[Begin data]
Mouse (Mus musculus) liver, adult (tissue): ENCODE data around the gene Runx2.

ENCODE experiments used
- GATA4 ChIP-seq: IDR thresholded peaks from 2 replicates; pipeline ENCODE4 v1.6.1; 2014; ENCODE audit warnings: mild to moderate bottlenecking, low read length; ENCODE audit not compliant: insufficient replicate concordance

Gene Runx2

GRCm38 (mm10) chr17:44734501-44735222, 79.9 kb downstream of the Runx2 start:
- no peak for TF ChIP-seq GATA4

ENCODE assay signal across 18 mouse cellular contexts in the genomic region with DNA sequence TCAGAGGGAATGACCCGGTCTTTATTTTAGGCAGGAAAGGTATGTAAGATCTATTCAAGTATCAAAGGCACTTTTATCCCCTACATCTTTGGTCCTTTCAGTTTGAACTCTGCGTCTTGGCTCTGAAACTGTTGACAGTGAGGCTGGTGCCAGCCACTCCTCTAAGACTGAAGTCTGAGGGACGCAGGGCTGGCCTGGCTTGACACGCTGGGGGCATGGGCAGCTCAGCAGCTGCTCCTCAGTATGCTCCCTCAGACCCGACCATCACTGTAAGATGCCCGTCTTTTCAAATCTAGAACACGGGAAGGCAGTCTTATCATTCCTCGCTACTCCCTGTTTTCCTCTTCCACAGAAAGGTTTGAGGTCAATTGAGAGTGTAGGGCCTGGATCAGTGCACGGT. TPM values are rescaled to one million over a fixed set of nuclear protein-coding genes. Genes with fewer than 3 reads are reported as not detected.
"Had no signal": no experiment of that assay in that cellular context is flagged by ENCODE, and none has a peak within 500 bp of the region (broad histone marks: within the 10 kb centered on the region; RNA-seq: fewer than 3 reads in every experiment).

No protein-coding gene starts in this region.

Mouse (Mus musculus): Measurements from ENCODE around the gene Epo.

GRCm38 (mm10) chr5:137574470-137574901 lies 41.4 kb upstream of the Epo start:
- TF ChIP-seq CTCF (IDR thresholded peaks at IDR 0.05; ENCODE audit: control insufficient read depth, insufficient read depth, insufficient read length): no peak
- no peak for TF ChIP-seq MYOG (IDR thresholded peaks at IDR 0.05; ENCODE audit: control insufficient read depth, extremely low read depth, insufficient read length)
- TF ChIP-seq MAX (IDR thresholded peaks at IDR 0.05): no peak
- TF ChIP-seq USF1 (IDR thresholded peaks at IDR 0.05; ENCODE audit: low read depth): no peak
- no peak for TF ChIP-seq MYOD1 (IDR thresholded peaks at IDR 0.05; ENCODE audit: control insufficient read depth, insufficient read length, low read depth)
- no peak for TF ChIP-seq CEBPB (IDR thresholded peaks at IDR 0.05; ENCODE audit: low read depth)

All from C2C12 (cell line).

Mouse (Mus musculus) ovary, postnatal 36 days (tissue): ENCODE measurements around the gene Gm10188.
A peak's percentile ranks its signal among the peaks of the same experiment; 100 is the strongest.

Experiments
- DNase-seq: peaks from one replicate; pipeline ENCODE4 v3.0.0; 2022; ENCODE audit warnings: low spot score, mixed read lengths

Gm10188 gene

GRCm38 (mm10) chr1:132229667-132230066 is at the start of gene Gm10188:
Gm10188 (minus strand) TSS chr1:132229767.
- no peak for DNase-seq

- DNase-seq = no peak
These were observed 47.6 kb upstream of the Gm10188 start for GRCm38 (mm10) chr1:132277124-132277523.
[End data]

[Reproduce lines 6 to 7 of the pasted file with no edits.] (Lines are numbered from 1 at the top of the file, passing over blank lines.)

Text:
- no peak for TF ChIP-seq GATA4

ENCODE assay signal across 18 mouse cellular contexts in the genomic region with DNA sequence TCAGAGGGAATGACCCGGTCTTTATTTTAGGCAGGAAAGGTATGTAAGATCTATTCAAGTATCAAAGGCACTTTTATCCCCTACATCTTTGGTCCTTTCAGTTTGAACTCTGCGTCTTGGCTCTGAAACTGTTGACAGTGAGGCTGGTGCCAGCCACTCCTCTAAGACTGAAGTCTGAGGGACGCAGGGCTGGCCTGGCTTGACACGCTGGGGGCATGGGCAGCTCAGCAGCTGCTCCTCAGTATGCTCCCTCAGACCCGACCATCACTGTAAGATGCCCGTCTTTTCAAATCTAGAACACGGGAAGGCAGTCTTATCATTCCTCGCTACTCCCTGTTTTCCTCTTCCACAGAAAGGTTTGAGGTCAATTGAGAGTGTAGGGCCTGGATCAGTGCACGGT. TPM values are rescaled to one million over a fixed set of nuclear protein-coding genes. Genes with fewer than 3 reads are reported as not detected.